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Extension > Agriculture > Crops > Small Grains Production > Harvest > Management of stored grain with aeration > Equipment for monitoring, management

Equipment for monitoring, management

Harold A. Cloud, extension agricultural engineer
R. Vance Morey, associate professor

To properly manage stored grain the operator must be able to obtain samples from the stored grain, determine moisture content, monitor grain temperatures, and keep a simple record of both grain and ambient temperatures.

A deep bin probe should be used to obtain samples at different locations to determine the moisture content, the level of fine material, and general grain conditions. A reasonably accurate moisture tester is needed. The operator must know the accuracy of the moisture tester under all conditions. Inexpensive electrical testers can give inaccurate readings under many conditions. Readings on freshly dried grain, warm or hot grain, and excessively cold grain can be inaccurate. The operator can "calibrate" the tester under these conditions by checking readings with the local elevator or other more accurate testers.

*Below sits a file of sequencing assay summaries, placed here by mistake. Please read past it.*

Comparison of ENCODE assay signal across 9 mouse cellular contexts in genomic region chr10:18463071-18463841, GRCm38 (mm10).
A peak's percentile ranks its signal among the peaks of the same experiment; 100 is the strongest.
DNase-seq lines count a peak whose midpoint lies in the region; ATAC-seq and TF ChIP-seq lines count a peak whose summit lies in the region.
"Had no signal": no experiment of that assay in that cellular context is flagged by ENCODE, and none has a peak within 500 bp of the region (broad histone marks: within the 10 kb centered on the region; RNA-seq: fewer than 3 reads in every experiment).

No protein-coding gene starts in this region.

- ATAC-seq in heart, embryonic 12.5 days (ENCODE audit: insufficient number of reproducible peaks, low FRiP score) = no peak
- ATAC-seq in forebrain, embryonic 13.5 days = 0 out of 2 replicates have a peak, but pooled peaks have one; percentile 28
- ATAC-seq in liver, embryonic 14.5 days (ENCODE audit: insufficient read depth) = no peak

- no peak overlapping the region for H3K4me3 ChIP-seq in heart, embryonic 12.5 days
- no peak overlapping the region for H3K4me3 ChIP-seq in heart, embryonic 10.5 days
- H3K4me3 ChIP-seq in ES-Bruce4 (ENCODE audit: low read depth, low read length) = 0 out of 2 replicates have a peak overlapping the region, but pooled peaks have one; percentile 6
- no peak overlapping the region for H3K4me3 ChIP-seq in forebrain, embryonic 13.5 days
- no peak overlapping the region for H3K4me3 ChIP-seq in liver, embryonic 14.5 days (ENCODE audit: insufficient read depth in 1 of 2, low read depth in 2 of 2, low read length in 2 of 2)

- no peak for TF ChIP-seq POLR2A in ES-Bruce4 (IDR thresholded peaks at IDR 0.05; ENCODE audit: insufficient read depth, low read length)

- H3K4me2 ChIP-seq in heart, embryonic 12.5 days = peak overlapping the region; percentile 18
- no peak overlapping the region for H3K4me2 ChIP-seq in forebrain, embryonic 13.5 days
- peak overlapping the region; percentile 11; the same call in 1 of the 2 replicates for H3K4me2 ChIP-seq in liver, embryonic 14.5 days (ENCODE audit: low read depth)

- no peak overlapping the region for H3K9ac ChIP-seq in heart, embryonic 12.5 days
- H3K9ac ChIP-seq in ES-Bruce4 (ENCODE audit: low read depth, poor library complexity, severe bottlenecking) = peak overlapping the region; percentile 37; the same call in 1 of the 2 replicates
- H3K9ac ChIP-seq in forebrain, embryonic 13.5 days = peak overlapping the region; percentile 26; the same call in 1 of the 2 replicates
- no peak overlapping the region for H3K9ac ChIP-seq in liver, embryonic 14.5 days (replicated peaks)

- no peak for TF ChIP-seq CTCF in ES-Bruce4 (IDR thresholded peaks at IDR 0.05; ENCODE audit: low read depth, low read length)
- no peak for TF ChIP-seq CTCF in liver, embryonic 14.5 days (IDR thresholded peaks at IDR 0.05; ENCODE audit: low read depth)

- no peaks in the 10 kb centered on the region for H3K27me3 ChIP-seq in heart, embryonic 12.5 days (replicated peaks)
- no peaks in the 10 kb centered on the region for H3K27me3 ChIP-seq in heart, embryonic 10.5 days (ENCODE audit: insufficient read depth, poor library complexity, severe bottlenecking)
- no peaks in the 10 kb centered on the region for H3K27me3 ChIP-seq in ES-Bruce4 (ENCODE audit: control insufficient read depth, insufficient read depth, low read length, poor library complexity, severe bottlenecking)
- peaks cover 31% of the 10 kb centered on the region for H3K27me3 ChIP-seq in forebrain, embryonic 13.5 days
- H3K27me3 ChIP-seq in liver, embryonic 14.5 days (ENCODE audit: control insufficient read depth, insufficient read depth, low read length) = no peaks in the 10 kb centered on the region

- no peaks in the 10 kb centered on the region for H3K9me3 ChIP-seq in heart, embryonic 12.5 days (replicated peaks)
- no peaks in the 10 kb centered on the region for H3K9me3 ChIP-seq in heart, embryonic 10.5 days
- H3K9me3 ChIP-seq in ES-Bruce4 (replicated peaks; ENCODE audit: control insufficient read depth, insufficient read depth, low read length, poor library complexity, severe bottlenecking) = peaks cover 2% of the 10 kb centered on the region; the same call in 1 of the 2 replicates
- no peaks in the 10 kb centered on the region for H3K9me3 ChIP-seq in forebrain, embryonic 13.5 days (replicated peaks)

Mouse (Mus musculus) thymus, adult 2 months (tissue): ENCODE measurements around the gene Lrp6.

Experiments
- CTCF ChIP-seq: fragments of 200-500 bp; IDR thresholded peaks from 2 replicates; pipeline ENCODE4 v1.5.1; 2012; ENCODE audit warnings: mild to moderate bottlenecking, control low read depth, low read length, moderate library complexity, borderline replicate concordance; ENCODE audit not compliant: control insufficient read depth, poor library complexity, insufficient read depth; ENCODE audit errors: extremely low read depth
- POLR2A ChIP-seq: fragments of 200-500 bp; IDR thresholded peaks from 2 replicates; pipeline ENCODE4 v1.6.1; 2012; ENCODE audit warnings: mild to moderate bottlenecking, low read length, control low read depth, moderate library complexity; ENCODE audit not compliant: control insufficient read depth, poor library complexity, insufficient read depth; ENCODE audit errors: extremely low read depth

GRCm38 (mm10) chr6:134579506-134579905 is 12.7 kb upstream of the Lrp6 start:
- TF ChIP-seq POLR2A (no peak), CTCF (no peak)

Thermocouple cables installed in larger bins (20,000 to 25,000 bu and up) are valuable in monitoring temperatures in storage to determine the progress of aeration. In bins without cables, thermometer probes should be used to check the temperature at different locations within the bin. This helps in monitoring the progress of the aeration and in locating trouble spots.

A thermometer to measure the exhaust air temperature and one to read ambient air temperature is necessary for proper fan management. Maximum-minimum thermometers are especially helpful because they provide the operator an indication of changes in temperature with time.

This equipment not only helps the operator manage the stored grain but provides information on how the aeration system works and how stored grain responds to treatment.

WARNING: Flowing grain is dangerous! Never enter a grain bin or other grain storage area while the grain is flowing. Flowing grain will exert forces against the body great enough to pull the average size person under the grain in only a few seconds leading to death by suffocation.

This is one publication in a series that evaluates alternatives for saving energy, improving grain quality, and increasing capacity in corn drying. The series provides information on how to incorporate these alternatives in drying systems. The publications include:

FO-1324 Dryeration and In-Storage Cooling for Corn Drying
FO-1327 Management of Stored Grain with Aeration

Development of these publications was partially supported by the Minnesota Energy Agency under an Energy Policy and Conservation Act (P.L. 94-163) grant. The authors are members of the Department of Agricultural Engineering at the University of Minnesota.

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